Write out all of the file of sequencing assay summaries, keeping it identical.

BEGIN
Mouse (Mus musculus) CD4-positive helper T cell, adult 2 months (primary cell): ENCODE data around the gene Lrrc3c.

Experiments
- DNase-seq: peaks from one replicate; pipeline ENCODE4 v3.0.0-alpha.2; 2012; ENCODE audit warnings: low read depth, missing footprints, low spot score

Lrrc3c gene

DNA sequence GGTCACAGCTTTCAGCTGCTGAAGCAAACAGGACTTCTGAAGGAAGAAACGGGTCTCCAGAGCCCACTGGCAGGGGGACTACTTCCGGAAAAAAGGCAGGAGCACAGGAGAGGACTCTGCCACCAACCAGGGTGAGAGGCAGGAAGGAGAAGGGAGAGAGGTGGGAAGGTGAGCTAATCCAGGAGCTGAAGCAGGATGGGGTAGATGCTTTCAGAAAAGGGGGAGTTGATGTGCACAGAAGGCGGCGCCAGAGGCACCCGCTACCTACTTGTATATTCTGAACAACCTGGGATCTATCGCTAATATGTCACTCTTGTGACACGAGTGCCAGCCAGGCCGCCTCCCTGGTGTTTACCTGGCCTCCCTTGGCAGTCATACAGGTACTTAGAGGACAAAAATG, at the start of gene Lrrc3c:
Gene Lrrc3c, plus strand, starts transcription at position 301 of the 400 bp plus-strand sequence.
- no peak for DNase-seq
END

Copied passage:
Mouse (Mus musculus) CD4-positive helper T cell, adult 2 months (primary cell): ENCODE data around the gene Lrrc3c.

Experiments
- DNase-seq: peaks from one replicate; pipeline ENCODE4 v3.0.0-alpha.2; 2012; ENCODE audit warnings: low read depth, missing footprints, low spot score

Lrrc3c gene

DNA sequence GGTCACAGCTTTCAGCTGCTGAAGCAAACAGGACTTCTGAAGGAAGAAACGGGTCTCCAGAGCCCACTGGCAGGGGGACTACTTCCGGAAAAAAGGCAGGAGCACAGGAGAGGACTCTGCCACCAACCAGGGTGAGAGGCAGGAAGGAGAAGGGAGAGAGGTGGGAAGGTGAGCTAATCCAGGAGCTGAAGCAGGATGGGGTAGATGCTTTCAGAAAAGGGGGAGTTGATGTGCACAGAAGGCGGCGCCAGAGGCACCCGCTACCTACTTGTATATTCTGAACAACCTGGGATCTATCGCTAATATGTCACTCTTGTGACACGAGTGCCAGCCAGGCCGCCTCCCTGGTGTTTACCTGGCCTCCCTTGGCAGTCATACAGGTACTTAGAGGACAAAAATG, at the start of gene Lrrc3c:
Gene Lrrc3c, plus strand, starts transcription at position 301 of the 400 bp plus-strand sequence.
- no peak for DNase-seq